Dave MacLennan '81
"No one ever got ahead or succeeded without someone else’s help."
Amherst College students are uniformly passionate and driven, but many of them are unable to predict what they will be doing by age 40. Dave MacLennan ’81 was no different. He thought he wanted to be a teacher; he was wrong. However, according to MacLennan, uncertainty isn’t such a bad thing. Now the President and Chief Operating Officer of Cargill, a large agriculture, food, and trading company, MacLennan offers this simple advice: “Don’t spend too much time worrying what you’re going to do when you’re 40 or 50 – stay flexible and don’t be afraid to take some risks.”
MacLennan’s path to a position in which he helps lead an organization of 140,000 people was not necessarily one that he had planned. During his time at Amherst, he followed his own advice by utilizing the freedom of January interterms, venturing down to the county courthouse to watch trials, working in radio broadcasting, and even washing dishes just to make some money – all while still holding on to his initial intention to some day be a teacher. However, after graduating from Amherst, MacLennan found his calling while working at the Chicago Board of Trade, a futures market, where he “recorded orders, confirmed trades, and emptied waste baskets – basically whatever they asked [him] to.”
Though his first job was far from a glamorous, MacLennan was fascinated by the ins and outs of the business world, and thus decided to pursue a MBA at the University of Chicago. Soon afterward, he began his career at a small firm where he met his first mentors – the owners of the company. The two business partners took an interest in MacLennan, awarding him great amounts of responsibility at a young age: “the owners of the company taught me not only about business, but about common sense and decision-making. The more I got to know, the more I liked it.”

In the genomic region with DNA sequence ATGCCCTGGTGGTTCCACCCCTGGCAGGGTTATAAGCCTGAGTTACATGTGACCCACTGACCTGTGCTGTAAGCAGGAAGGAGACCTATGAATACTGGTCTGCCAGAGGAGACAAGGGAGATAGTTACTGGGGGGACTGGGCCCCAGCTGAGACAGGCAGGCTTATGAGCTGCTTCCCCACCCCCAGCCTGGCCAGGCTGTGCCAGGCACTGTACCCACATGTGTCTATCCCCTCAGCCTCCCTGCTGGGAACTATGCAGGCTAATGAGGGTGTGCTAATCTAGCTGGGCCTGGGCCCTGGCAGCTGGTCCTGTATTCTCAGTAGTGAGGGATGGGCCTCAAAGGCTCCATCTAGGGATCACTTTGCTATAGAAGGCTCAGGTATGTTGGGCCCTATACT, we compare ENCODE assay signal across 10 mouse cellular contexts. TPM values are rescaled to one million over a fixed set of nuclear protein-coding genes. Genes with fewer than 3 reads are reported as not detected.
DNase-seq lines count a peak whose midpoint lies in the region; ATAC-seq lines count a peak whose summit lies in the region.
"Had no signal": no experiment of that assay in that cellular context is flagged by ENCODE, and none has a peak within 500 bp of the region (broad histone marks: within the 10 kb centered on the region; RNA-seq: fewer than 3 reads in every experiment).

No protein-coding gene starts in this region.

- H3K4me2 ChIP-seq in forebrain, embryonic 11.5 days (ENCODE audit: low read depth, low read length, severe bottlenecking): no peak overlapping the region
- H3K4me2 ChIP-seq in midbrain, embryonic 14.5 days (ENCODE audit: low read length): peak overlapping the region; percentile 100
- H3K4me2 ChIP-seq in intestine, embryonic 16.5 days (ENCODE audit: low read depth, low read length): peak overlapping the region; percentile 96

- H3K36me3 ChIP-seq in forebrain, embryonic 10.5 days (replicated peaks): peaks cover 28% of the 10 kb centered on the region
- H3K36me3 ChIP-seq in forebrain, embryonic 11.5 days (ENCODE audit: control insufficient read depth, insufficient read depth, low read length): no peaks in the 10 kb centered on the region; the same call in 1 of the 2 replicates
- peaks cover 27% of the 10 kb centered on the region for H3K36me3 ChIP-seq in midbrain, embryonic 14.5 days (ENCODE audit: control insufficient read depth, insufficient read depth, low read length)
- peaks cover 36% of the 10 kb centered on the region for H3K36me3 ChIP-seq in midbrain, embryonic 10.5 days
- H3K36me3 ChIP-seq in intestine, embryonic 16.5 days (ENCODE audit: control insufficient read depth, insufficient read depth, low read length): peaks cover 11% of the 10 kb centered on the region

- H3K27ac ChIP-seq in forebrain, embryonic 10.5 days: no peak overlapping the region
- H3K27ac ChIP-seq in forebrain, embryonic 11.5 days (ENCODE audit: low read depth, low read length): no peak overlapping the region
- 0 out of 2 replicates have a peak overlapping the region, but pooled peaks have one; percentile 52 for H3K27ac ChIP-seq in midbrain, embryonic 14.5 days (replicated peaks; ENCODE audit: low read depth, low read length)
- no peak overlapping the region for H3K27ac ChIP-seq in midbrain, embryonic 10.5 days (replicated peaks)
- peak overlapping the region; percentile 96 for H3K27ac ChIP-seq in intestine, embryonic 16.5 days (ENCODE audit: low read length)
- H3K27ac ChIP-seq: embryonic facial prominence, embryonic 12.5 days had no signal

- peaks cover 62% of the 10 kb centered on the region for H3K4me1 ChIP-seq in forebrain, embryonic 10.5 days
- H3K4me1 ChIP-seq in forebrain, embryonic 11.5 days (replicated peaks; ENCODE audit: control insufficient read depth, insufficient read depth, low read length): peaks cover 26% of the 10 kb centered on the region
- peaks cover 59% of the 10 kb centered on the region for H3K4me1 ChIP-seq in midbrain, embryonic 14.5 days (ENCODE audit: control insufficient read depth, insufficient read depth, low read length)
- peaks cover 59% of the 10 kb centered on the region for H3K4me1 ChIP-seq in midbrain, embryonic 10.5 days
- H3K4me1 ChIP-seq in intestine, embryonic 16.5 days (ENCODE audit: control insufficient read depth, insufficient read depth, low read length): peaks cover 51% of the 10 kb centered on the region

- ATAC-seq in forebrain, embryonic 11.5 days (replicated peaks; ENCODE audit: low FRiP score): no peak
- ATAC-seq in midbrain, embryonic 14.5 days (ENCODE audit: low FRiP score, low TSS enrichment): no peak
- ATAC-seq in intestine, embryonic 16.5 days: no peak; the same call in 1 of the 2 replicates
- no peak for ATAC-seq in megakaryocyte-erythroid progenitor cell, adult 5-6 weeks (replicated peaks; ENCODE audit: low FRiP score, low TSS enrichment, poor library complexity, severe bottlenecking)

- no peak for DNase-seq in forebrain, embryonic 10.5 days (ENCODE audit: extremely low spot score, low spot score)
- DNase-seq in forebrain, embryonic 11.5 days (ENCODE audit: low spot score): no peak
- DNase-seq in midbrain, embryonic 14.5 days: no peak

While MacLennan credits his rise to a leadership position to both an Amherst College education and his own will to work, he has always valued others’ mentorship and advice, describing the role of a mentor as, “someone who can help shape your thinking in ways you wouldn’t be able to if you tried to make every decision on your own.” A mentor is an invaluable resource, he says: “No one ever got ahead or succeeded without someone else’s help.” That is why MacLennan not only values the guidance he has been offered, but is also excited to pay it forward to current Amherst College students.
He believes in the value of a liberal arts education, and likens the intimacy of the Amherst student-professor relationship to that of a mentor and a mentee. “That’s exactly what a mentoring relationship is – it’s the personal connection and the professional intimacy where you can share ideas and where all ideas are accepted and debated. There is a strong parallel between the Amherst experience and a mentoring relationship.” MacLennan looks forward to offering his guidance to current Amherst students, with the hopes that he will have a strong impact: “The most gratifying part is seeing the people for whom I’m a mentor succeed.”